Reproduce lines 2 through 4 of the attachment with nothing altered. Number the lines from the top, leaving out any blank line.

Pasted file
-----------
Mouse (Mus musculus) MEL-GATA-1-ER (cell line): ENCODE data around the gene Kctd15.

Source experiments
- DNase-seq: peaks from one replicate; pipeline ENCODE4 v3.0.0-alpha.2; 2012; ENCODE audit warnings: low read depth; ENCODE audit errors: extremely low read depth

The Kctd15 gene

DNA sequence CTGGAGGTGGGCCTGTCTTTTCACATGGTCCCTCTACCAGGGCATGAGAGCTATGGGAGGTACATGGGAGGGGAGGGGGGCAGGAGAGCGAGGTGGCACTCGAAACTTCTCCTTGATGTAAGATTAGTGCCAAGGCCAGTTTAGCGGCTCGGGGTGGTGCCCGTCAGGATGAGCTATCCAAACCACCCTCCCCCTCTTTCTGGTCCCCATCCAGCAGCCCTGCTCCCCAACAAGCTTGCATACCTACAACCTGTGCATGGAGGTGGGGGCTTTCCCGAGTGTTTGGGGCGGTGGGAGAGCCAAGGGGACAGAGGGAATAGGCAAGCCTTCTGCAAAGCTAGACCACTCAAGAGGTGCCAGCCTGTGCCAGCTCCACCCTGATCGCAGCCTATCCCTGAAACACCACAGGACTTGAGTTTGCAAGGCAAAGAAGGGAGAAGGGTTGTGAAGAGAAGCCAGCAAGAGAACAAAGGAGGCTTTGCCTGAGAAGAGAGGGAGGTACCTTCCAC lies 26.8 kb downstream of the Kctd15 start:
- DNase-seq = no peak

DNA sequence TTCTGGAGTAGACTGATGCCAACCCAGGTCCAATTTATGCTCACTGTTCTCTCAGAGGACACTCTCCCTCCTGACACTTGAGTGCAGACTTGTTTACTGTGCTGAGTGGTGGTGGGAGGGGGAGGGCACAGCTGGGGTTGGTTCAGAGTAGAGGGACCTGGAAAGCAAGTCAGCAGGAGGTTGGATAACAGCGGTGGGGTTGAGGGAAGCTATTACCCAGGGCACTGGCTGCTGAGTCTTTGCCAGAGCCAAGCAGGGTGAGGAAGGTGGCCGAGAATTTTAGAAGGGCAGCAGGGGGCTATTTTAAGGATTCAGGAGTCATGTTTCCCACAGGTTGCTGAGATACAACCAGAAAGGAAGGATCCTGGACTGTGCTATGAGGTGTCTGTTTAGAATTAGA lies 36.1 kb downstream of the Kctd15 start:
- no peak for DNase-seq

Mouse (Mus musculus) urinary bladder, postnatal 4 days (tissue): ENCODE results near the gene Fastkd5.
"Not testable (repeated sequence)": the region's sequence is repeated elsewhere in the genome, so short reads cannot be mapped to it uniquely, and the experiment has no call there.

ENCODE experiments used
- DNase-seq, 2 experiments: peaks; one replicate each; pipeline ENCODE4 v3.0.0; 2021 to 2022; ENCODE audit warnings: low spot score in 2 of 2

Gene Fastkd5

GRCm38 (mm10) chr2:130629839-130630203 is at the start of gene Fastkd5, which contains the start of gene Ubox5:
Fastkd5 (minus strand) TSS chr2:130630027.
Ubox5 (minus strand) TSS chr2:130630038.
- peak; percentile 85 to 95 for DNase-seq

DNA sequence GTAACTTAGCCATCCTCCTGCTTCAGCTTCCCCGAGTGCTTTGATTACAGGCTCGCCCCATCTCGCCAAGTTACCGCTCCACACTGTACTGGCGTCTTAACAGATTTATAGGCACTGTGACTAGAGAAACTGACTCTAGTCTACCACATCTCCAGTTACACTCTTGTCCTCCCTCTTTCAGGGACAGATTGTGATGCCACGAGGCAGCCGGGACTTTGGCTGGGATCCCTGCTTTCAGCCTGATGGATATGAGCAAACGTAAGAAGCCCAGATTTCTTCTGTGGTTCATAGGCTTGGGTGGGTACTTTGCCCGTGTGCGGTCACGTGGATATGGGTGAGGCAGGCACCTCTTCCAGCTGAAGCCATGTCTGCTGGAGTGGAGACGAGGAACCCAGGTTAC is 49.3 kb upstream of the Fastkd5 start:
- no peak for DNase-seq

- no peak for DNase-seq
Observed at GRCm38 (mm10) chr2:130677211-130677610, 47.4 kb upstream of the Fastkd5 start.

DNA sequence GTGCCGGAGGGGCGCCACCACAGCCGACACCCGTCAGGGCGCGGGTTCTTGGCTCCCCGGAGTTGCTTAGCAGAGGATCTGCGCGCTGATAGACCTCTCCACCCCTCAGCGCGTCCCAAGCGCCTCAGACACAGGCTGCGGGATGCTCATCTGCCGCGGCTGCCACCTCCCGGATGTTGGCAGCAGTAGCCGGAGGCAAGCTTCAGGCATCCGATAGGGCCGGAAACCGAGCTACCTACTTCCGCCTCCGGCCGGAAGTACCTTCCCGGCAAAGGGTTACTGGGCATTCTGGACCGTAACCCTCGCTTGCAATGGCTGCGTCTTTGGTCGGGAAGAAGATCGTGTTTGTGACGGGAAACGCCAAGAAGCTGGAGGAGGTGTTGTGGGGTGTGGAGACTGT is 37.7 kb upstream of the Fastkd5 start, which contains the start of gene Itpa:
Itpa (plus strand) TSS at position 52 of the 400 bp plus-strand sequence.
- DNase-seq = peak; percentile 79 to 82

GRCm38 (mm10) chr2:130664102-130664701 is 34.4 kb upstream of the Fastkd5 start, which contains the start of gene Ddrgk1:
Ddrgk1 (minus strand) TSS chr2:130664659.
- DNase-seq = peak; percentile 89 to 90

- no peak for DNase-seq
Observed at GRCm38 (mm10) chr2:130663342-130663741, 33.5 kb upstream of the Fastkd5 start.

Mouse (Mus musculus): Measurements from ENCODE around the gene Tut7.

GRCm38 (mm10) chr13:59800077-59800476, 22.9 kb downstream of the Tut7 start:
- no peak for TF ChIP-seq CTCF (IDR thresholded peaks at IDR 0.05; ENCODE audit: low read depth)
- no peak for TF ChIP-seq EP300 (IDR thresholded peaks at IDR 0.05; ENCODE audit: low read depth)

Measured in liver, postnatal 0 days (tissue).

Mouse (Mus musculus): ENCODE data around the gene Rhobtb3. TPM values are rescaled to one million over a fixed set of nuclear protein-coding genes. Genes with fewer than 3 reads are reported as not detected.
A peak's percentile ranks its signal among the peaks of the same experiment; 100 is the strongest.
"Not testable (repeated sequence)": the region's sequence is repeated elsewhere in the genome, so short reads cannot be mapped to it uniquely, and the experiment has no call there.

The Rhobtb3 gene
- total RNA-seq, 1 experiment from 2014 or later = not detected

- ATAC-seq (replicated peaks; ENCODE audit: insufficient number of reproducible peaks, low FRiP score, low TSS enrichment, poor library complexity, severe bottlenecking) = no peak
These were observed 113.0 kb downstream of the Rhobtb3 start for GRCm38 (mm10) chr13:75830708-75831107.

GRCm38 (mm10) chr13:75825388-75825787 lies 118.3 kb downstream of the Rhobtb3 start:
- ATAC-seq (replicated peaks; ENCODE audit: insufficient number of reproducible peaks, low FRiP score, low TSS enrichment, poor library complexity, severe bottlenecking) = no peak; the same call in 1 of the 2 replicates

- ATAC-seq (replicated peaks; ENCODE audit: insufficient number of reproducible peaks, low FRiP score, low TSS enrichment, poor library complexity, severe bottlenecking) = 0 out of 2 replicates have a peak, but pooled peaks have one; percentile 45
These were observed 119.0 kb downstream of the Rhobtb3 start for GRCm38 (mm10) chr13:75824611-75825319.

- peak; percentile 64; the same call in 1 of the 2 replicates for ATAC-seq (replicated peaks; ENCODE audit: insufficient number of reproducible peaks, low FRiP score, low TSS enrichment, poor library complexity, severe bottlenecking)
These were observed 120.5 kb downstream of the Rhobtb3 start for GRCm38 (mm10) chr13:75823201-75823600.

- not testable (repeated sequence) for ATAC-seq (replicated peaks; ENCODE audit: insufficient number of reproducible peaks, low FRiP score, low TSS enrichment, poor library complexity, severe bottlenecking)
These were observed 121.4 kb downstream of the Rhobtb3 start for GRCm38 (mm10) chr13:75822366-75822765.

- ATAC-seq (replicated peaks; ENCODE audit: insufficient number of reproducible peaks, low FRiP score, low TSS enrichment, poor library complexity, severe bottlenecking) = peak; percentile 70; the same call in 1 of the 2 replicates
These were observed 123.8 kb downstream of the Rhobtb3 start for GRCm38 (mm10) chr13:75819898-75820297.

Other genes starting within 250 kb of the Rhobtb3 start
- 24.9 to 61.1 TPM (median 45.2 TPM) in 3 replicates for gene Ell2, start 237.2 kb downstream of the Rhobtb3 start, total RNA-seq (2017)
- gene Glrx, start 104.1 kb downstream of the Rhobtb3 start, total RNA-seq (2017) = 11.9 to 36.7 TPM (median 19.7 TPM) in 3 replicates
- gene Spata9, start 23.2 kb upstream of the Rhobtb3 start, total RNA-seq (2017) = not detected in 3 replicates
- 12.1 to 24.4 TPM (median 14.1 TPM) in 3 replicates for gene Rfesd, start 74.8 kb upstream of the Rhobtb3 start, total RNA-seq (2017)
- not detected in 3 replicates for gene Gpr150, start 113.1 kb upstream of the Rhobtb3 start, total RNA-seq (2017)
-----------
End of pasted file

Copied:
Source experiments
- DNase-seq: peaks from one replicate; pipeline ENCODE4 v3.0.0-alpha.2; 2012; ENCODE audit warnings: low read depth; ENCODE audit errors: extremely low read depth

The Kctd15 gene